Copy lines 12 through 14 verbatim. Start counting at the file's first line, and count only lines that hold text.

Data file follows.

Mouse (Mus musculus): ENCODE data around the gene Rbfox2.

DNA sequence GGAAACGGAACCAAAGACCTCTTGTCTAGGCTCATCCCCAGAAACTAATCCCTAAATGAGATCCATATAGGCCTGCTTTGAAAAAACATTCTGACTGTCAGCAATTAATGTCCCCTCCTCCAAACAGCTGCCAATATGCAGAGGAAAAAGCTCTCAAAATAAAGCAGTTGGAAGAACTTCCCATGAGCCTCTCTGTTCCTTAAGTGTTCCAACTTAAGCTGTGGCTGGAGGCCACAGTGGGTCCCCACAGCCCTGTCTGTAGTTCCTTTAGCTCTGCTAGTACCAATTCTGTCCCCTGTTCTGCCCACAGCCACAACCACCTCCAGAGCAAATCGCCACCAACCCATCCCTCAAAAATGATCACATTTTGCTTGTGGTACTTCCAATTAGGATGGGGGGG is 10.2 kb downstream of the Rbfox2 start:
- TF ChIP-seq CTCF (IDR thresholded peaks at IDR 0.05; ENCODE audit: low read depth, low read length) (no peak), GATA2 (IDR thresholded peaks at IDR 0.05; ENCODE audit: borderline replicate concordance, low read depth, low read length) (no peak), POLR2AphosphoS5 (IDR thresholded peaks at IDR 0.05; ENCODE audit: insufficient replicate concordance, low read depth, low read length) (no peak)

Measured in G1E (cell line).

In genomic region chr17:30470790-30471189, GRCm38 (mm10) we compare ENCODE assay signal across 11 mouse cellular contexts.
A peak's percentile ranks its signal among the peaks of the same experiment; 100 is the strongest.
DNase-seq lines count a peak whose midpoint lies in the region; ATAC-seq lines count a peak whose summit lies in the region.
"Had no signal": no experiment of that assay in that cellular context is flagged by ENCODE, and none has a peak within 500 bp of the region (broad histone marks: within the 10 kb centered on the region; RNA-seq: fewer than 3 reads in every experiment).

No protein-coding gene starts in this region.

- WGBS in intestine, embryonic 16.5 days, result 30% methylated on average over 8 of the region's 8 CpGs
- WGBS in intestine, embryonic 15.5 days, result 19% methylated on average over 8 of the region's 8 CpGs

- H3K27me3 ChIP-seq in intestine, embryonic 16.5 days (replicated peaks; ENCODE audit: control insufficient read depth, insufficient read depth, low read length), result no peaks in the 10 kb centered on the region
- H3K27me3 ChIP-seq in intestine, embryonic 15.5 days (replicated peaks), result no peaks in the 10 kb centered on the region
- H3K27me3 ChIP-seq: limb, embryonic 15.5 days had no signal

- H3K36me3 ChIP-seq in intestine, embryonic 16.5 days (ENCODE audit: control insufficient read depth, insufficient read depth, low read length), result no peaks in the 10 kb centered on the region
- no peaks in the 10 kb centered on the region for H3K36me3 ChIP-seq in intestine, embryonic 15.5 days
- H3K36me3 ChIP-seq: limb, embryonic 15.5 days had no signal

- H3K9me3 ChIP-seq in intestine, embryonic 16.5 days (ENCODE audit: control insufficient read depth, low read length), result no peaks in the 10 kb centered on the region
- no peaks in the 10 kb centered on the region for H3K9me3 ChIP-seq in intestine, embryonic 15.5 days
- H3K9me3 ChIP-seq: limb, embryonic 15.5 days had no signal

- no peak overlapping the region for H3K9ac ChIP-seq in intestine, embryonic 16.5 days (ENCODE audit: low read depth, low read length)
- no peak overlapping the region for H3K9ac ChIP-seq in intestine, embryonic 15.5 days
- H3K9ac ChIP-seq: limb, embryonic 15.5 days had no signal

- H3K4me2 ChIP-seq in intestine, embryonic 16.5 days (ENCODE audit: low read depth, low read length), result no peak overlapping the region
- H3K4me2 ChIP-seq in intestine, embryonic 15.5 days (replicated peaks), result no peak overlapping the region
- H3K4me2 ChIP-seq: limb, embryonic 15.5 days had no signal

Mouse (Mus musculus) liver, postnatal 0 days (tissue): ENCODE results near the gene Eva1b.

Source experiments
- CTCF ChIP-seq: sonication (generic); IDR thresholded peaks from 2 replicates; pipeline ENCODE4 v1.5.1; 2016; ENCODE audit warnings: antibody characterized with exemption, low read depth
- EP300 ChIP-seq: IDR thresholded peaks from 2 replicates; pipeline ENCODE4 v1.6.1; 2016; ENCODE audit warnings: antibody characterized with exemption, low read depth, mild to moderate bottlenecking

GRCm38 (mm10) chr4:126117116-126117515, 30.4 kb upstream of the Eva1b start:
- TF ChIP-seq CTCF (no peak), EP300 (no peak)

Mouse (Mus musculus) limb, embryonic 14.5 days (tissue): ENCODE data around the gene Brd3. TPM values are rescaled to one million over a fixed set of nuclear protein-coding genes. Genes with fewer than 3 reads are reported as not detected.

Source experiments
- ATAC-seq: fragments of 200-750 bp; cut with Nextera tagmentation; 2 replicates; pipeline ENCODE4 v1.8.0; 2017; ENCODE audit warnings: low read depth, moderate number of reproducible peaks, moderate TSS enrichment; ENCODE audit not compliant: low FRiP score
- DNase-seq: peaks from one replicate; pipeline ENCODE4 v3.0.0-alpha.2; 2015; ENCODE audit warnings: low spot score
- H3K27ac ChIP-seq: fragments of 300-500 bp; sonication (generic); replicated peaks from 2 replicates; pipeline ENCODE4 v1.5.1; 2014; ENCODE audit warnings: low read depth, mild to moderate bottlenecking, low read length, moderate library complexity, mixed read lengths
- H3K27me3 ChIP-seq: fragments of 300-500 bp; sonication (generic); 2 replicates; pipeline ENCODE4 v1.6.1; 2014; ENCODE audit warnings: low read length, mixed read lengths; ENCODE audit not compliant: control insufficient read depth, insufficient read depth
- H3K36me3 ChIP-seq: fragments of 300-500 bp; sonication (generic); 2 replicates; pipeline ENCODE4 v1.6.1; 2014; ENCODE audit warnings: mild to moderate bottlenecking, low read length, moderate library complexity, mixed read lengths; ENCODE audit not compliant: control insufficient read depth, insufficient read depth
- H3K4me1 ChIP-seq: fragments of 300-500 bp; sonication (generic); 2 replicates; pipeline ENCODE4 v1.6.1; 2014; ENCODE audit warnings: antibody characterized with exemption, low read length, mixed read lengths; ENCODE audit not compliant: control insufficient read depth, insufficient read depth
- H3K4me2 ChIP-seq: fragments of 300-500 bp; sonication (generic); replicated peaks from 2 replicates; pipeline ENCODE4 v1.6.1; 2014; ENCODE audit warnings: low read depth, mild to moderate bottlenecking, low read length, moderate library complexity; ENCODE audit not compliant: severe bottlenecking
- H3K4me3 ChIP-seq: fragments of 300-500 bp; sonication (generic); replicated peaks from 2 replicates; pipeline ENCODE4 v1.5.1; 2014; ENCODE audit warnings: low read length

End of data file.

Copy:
- H3K27me3 ChIP-seq in intestine, embryonic 16.5 days (replicated peaks; ENCODE audit: control insufficient read depth, insufficient read depth, low read length), result no peaks in the 10 kb centered on the region
- H3K27me3 ChIP-seq in intestine, embryonic 15.5 days (replicated peaks), result no peaks in the 10 kb centered on the region
- H3K27me3 ChIP-seq: limb, embryonic 15.5 days had no signal